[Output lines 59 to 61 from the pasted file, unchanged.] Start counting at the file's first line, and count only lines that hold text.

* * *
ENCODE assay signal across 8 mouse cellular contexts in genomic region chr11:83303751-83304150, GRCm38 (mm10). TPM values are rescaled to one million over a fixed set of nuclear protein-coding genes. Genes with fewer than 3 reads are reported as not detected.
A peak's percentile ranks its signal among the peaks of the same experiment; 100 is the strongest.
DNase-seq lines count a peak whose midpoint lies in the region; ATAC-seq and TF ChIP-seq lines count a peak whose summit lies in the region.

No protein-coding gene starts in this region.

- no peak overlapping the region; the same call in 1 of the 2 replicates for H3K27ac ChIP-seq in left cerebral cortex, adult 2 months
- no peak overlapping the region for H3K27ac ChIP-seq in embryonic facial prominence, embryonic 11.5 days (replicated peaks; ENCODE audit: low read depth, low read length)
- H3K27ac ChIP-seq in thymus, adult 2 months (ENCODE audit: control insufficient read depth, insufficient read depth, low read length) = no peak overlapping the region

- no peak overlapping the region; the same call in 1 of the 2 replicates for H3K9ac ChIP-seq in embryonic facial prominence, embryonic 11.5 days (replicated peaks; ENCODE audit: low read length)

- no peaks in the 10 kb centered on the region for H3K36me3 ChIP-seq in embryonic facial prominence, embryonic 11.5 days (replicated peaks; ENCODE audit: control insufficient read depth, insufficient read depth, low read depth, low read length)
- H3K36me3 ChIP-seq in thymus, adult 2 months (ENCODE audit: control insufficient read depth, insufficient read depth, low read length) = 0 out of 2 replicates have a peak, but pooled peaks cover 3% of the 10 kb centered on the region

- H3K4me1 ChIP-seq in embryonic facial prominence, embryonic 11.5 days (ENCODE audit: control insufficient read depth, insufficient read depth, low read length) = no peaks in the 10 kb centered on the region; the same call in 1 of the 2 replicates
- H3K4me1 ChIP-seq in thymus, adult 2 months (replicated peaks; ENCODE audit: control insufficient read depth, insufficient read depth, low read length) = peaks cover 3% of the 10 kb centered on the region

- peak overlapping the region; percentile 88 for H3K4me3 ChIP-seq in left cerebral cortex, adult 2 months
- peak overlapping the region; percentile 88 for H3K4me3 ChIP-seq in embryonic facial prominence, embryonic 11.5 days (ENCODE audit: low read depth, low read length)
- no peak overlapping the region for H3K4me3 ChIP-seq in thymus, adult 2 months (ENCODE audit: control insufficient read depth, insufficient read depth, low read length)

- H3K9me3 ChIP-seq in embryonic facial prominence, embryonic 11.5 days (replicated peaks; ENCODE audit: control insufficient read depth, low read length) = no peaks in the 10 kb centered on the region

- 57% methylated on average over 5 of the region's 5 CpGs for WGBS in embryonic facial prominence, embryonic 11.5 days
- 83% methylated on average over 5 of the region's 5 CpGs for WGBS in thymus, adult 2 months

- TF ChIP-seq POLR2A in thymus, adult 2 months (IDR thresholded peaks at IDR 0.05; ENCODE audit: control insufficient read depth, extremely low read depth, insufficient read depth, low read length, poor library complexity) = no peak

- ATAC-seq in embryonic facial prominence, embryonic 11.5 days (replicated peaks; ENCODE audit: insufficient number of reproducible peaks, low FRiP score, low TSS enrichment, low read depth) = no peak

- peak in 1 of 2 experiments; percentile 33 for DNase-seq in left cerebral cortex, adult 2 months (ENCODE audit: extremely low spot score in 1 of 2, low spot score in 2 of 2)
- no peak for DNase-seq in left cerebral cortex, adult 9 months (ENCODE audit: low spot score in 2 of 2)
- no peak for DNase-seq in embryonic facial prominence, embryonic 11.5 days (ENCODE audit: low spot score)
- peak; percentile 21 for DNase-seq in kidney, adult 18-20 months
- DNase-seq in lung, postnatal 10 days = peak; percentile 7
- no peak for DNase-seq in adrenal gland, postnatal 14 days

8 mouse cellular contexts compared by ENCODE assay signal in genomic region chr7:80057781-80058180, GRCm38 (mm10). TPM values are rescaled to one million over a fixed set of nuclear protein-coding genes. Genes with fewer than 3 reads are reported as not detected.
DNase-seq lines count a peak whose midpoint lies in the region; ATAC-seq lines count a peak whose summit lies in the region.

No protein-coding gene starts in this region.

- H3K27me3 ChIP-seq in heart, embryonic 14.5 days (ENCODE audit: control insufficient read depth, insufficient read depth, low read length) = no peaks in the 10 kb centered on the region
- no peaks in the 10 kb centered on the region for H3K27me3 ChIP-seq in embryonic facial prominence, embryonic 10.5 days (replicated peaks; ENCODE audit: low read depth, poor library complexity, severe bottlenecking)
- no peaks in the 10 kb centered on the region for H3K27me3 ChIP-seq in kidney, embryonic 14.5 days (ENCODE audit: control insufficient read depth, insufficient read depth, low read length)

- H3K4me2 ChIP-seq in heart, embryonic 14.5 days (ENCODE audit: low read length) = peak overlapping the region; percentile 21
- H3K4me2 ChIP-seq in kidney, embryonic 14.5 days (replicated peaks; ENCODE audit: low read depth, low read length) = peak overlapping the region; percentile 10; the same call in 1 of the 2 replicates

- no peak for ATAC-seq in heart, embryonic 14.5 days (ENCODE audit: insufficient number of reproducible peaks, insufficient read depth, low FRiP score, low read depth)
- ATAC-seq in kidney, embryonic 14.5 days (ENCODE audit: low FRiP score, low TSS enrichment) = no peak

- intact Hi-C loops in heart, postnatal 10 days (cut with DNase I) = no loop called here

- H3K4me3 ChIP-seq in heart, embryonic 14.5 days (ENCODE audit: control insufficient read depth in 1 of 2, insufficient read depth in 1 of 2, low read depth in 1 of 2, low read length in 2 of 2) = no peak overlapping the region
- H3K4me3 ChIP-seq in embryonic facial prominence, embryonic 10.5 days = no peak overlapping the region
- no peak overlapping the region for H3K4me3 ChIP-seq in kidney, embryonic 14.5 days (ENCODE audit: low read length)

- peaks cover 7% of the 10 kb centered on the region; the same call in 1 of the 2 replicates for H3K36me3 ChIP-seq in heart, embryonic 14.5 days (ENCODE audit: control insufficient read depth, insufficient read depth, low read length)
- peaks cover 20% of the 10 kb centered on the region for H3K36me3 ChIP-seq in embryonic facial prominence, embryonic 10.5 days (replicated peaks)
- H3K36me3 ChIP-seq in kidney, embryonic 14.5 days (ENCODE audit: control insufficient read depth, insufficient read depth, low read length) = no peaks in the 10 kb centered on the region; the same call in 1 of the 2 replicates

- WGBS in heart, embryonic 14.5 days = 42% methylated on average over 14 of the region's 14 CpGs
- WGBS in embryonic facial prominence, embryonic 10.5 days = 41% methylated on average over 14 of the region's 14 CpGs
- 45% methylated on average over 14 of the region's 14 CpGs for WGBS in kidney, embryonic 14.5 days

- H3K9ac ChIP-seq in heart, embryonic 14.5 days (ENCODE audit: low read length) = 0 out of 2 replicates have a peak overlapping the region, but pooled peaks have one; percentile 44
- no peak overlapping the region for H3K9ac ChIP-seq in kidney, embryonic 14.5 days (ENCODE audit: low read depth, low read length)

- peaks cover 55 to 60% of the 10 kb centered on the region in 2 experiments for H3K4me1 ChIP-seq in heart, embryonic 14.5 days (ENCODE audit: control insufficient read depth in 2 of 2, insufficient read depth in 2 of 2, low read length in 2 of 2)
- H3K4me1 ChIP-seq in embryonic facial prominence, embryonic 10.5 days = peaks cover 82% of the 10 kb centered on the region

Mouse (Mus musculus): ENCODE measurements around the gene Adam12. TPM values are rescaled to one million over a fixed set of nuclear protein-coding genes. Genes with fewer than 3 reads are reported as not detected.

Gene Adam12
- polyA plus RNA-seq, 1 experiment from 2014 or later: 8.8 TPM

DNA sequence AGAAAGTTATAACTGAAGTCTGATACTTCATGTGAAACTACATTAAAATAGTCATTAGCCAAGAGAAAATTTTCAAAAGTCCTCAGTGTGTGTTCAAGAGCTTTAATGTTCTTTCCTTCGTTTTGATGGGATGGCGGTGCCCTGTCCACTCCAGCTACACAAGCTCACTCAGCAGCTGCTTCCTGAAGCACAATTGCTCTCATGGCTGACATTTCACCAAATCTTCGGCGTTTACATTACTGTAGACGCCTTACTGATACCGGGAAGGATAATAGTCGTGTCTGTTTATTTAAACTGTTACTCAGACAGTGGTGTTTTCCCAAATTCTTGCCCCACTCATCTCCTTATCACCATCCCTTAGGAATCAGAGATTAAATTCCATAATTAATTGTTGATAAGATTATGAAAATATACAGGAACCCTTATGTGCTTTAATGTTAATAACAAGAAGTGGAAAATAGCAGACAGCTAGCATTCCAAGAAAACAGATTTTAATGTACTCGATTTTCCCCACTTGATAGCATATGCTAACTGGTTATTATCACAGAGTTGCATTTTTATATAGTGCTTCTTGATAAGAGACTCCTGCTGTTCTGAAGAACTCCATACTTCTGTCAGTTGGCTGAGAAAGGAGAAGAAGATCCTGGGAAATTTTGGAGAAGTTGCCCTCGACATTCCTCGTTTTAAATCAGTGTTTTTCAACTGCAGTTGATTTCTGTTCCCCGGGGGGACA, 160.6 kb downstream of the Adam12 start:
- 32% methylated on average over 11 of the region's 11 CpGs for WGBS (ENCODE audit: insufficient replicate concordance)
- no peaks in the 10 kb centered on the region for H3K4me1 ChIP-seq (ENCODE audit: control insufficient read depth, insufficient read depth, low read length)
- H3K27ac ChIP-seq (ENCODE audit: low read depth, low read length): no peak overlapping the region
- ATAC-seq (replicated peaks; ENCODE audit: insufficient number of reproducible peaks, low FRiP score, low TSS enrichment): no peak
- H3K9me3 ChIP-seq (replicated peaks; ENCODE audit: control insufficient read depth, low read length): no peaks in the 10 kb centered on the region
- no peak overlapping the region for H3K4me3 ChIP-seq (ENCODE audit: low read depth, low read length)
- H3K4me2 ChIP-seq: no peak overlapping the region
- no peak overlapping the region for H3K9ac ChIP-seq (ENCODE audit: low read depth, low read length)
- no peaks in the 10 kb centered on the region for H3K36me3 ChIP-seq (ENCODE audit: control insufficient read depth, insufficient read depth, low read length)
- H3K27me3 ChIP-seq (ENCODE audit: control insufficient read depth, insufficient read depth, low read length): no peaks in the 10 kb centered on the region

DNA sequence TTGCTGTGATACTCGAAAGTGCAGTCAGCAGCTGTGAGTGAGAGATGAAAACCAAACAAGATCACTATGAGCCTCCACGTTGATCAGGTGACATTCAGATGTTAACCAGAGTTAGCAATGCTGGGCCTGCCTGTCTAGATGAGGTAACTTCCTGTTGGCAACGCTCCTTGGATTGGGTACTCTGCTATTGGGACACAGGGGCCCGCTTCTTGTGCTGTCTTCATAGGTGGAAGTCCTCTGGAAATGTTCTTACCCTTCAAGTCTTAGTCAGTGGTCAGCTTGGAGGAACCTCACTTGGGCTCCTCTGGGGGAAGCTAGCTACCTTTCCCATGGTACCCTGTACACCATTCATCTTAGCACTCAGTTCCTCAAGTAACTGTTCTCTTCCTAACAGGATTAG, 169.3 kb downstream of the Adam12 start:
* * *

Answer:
- H3K9me3 ChIP-seq (replicated peaks; ENCODE audit: control insufficient read depth, low read length): no peaks in the 10 kb centered on the region
- no peak overlapping the region for H3K4me3 ChIP-seq (ENCODE audit: low read depth, low read length)
- H3K4me2 ChIP-seq: no peak overlapping the region